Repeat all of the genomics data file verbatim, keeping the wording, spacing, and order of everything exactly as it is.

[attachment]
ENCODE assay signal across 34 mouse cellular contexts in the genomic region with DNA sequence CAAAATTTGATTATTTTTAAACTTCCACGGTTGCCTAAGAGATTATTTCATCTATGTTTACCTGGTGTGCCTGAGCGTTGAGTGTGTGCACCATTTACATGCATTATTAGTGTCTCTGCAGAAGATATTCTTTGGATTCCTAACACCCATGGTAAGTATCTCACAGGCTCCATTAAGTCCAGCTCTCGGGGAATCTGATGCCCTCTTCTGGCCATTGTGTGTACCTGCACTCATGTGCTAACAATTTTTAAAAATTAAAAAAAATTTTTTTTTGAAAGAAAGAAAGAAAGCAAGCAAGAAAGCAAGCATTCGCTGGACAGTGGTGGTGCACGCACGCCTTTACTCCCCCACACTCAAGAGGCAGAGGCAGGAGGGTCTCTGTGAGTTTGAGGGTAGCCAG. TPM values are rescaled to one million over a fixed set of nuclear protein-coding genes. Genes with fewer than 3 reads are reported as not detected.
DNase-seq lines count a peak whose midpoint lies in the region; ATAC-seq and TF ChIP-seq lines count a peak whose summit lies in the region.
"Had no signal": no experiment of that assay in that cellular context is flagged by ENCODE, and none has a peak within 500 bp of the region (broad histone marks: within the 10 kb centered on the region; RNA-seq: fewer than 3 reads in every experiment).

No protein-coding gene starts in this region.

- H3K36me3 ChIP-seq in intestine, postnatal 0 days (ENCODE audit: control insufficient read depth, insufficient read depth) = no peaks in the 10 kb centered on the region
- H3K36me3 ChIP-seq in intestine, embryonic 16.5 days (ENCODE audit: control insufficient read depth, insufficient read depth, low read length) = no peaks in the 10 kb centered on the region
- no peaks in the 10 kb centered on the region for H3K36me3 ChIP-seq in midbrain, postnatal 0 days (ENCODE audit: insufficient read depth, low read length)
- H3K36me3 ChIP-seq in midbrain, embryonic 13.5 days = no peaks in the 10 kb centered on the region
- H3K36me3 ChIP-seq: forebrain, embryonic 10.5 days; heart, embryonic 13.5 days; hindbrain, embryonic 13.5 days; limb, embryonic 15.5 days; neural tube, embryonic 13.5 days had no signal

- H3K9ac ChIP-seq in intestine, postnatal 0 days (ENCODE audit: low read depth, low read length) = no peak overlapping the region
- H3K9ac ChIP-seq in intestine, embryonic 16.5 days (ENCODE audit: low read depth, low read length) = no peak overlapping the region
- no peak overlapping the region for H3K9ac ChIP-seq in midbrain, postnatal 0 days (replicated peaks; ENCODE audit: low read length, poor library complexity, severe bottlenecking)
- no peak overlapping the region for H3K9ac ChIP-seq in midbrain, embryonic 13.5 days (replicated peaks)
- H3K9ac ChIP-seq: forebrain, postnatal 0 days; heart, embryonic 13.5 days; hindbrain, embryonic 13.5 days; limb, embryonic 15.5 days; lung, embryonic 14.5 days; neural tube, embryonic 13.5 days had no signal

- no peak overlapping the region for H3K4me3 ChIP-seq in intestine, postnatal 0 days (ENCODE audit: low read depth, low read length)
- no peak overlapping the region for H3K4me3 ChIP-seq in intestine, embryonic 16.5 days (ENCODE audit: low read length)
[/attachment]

ENCODE assay signal across 34 mouse cellular contexts in the genomic region with DNA sequence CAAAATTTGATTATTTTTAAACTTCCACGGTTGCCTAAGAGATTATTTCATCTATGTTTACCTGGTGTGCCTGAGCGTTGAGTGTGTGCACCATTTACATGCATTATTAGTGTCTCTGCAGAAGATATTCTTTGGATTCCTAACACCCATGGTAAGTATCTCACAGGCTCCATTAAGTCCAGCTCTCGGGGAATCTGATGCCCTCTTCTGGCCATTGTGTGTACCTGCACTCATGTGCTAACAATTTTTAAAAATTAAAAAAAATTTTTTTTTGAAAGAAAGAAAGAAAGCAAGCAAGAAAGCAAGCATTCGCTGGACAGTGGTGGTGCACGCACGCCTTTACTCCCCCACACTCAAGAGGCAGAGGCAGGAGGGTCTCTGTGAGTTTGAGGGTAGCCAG. TPM values are rescaled to one million over a fixed set of nuclear protein-coding genes. Genes with fewer than 3 reads are reported as not detected.
DNase-seq lines count a peak whose midpoint lies in the region; ATAC-seq and TF ChIP-seq lines count a peak whose summit lies in the region.
"Had no signal": no experiment of that assay in that cellular context is flagged by ENCODE, and none has a peak within 500 bp of the region (broad histone marks: within the 10 kb centered on the region; RNA-seq: fewer than 3 reads in every experiment).

No protein-coding gene starts in this region.

- H3K36me3 ChIP-seq in intestine, postnatal 0 days (ENCODE audit: control insufficient read depth, insufficient read depth) = no peaks in the 10 kb centered on the region
- H3K36me3 ChIP-seq in intestine, embryonic 16.5 days (ENCODE audit: control insufficient read depth, insufficient read depth, low read length) = no peaks in the 10 kb centered on the region
- no peaks in the 10 kb centered on the region for H3K36me3 ChIP-seq in midbrain, postnatal 0 days (ENCODE audit: insufficient read depth, low read length)
- H3K36me3 ChIP-seq in midbrain, embryonic 13.5 days = no peaks in the 10 kb centered on the region
- H3K36me3 ChIP-seq: forebrain, embryonic 10.5 days; heart, embryonic 13.5 days; hindbrain, embryonic 13.5 days; limb, embryonic 15.5 days; neural tube, embryonic 13.5 days had no signal

- H3K9ac ChIP-seq in intestine, postnatal 0 days (ENCODE audit: low read depth, low read length) = no peak overlapping the region
- H3K9ac ChIP-seq in intestine, embryonic 16.5 days (ENCODE audit: low read depth, low read length) = no peak overlapping the region
- no peak overlapping the region for H3K9ac ChIP-seq in midbrain, postnatal 0 days (replicated peaks; ENCODE audit: low read length, poor library complexity, severe bottlenecking)
- no peak overlapping the region for H3K9ac ChIP-seq in midbrain, embryonic 13.5 days (replicated peaks)
- H3K9ac ChIP-seq: forebrain, postnatal 0 days; heart, embryonic 13.5 days; hindbrain, embryonic 13.5 days; limb, embryonic 15.5 days; lung, embryonic 14.5 days; neural tube, embryonic 13.5 days had no signal

- no peak overlapping the region for H3K4me3 ChIP-seq in intestine, postnatal 0 days (ENCODE audit: low read depth, low read length)
- no peak overlapping the region for H3K4me3 ChIP-seq in intestine, embryonic 16.5 days (ENCODE audit: low read length)